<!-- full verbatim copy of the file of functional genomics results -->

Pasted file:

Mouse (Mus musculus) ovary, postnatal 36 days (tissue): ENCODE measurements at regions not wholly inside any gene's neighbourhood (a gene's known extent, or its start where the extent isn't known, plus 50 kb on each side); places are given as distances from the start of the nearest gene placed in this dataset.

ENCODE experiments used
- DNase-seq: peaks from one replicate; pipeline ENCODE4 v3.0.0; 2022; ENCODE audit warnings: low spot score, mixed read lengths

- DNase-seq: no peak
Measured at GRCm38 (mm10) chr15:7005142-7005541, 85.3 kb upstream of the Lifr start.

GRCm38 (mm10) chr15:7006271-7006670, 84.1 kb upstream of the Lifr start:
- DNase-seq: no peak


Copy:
Mouse (Mus musculus) ovary, postnatal 36 days (tissue): ENCODE measurements at regions not wholly inside any gene's neighbourhood (a gene's known extent, or its start where the extent isn't known, plus 50 kb on each side); places are given as distances from the start of the nearest gene placed in this dataset.

ENCODE experiments used
- DNase-seq: peaks from one replicate; pipeline ENCODE4 v3.0.0; 2022; ENCODE audit warnings: low spot score, mixed read lengths

- DNase-seq: no peak
Measured at GRCm38 (mm10) chr15:7005142-7005541, 85.3 kb upstream of the Lifr start.

GRCm38 (mm10) chr15:7006271-7006670, 84.1 kb upstream of the Lifr start:
- DNase-seq: no peak